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Argentina is a nation that once was among the wealthiest in the world. It long reigned as the preeminent power on the South American continent. Every building in Buenos Aires, every legend emerging from the Pampas, every abandoned church in the missions, overgrown with vines, tells of this vast country's glorious past. Even the faces on the streets of Argentina's cities are a reflection of a history full of accidents, desires, and the sheer force of a nation's will to shape itself and its perception within the outside world.

Today -- Cristina Kirchner's term as president has been anything but boring. Early on she picked a fight (egged on by her husband) with the powerful farmers' unions that led to road blockades and fuel shortages and much antigovernment sentiment. Runaway inflation saw prices rise 30%, though government statistics insisted it remained at 7%, discrediting the administration further. The farmers' crisis came to a head when congress split evenly in two, and the deciding vote of the vice president, Julio Cobos (a supposed ally of the Kirchners), dramatically sided with the farmers. Since then, the deep global recession has affected exports, despite a weakening peso. Some hard times are expected ahead, with many questioning Argentina's ability to service its huge foreign debt. Cristina's popularity rating is extremely low, and it is expected that her husband will attempt to retake the reins at the next election in 2011, which is probably what he planned all along.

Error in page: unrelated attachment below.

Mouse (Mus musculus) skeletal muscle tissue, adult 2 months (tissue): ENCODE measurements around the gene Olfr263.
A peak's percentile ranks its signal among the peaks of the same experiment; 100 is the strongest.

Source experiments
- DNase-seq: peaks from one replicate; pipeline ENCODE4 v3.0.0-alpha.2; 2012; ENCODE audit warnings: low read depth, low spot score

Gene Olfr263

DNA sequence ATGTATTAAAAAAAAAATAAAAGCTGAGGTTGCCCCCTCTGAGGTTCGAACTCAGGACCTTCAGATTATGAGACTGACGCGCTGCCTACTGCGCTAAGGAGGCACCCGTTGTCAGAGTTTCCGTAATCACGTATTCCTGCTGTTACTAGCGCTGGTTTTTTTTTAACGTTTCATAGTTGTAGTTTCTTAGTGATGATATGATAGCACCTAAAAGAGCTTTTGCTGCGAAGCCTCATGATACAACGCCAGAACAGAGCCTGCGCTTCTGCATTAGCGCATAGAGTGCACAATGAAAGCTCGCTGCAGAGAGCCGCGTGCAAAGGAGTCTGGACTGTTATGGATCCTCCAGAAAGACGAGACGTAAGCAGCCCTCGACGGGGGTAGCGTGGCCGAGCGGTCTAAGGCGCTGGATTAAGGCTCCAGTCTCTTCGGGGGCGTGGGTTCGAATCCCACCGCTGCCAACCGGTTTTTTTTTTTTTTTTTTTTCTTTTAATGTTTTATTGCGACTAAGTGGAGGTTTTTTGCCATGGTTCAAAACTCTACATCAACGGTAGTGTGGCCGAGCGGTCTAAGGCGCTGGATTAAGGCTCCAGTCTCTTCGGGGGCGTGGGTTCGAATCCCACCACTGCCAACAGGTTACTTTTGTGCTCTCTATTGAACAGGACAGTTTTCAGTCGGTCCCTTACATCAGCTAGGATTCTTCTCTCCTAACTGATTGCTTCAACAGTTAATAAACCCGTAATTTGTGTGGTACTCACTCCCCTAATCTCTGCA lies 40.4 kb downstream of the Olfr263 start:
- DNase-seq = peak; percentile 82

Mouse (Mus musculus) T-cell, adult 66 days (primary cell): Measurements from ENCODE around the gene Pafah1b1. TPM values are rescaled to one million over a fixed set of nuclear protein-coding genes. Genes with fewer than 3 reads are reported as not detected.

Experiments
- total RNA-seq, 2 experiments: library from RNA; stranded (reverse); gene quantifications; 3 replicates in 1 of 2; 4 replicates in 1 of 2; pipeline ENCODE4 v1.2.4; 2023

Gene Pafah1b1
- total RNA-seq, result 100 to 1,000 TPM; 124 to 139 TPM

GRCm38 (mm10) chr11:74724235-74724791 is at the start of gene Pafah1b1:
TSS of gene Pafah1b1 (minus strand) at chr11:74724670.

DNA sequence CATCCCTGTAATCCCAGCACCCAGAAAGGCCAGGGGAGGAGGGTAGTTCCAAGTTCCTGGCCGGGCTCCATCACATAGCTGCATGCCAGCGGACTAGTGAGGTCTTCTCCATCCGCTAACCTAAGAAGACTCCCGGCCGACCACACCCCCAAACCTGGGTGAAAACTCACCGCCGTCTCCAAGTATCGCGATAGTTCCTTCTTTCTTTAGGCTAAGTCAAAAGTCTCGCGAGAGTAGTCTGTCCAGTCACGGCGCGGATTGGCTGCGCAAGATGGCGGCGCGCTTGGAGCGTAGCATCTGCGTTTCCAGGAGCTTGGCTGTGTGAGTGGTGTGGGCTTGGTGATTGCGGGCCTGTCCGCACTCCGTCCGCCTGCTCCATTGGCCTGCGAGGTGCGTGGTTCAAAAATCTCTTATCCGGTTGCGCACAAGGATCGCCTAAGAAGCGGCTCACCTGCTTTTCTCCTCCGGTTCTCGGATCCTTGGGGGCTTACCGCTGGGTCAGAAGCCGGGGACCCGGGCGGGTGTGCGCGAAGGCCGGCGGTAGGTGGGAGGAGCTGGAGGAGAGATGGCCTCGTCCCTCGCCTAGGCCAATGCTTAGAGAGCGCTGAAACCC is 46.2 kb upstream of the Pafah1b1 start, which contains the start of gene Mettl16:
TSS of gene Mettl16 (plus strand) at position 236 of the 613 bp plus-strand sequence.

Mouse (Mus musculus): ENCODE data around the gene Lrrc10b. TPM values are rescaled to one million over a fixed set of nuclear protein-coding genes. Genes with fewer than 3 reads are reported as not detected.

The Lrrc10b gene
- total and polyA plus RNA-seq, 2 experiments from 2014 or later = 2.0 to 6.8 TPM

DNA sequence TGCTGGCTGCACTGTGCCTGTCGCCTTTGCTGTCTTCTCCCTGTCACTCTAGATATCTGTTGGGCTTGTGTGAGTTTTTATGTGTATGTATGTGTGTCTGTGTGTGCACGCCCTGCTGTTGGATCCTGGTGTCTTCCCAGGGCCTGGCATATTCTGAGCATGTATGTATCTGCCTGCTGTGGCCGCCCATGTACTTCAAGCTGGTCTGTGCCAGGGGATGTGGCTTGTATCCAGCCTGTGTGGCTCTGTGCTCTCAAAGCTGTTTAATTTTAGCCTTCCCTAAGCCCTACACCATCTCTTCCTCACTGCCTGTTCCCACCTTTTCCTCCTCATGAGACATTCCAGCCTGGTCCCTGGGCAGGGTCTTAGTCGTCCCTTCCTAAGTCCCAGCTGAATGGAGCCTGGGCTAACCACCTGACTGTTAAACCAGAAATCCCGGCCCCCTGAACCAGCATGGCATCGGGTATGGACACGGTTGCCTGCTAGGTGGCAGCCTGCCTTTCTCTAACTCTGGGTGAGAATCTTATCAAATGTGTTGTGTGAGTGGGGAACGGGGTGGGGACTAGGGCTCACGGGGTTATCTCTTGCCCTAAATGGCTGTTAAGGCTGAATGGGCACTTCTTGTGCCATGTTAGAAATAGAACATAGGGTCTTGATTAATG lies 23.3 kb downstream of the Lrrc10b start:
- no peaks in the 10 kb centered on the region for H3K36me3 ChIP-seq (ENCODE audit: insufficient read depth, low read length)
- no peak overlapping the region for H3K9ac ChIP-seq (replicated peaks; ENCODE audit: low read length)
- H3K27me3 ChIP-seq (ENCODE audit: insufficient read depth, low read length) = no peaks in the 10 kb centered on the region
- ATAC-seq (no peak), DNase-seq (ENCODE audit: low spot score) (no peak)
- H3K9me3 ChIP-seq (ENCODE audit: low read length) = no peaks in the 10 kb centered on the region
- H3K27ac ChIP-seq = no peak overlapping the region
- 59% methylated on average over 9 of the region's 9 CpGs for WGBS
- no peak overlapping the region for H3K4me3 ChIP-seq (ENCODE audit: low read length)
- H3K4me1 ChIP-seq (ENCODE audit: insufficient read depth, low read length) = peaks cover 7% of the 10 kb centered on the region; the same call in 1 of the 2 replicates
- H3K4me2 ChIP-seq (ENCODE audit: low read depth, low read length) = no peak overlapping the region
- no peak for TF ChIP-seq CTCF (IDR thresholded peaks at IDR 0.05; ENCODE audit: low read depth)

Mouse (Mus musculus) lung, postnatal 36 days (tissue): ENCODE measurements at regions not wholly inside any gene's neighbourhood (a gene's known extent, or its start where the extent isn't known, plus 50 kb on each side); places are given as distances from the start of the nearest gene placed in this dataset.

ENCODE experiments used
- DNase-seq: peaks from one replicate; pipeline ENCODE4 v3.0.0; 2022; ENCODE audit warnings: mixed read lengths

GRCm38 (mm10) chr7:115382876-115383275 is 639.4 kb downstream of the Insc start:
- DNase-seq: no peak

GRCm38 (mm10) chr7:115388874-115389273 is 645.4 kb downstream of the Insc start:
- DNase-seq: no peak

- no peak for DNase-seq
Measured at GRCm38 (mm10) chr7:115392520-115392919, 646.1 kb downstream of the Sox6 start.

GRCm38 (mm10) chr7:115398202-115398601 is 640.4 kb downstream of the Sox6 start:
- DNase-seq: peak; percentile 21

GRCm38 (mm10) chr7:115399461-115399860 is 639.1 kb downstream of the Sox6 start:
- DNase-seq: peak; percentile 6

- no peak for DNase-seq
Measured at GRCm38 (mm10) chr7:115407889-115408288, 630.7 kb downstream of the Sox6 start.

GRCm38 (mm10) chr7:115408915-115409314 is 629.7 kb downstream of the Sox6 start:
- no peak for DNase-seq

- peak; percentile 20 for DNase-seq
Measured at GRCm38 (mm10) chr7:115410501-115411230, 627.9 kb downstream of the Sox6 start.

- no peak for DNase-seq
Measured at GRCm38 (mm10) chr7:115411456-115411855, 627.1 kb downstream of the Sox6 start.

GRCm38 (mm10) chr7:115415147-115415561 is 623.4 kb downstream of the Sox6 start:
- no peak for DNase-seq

Despite the clouds on the horizon, nobody is expecting the chaos of 2002, when police shot protestors on the street. Argentina is certainly a more stable country, and the fact that you hold this book in your hand means you are one example of the millions who have come to Argentina as a guest, eager to experience its rich, diverse culture and excellent quality of life. The country is now celebrating its 200-year-old existence, and a new era in the nation's history has begun.

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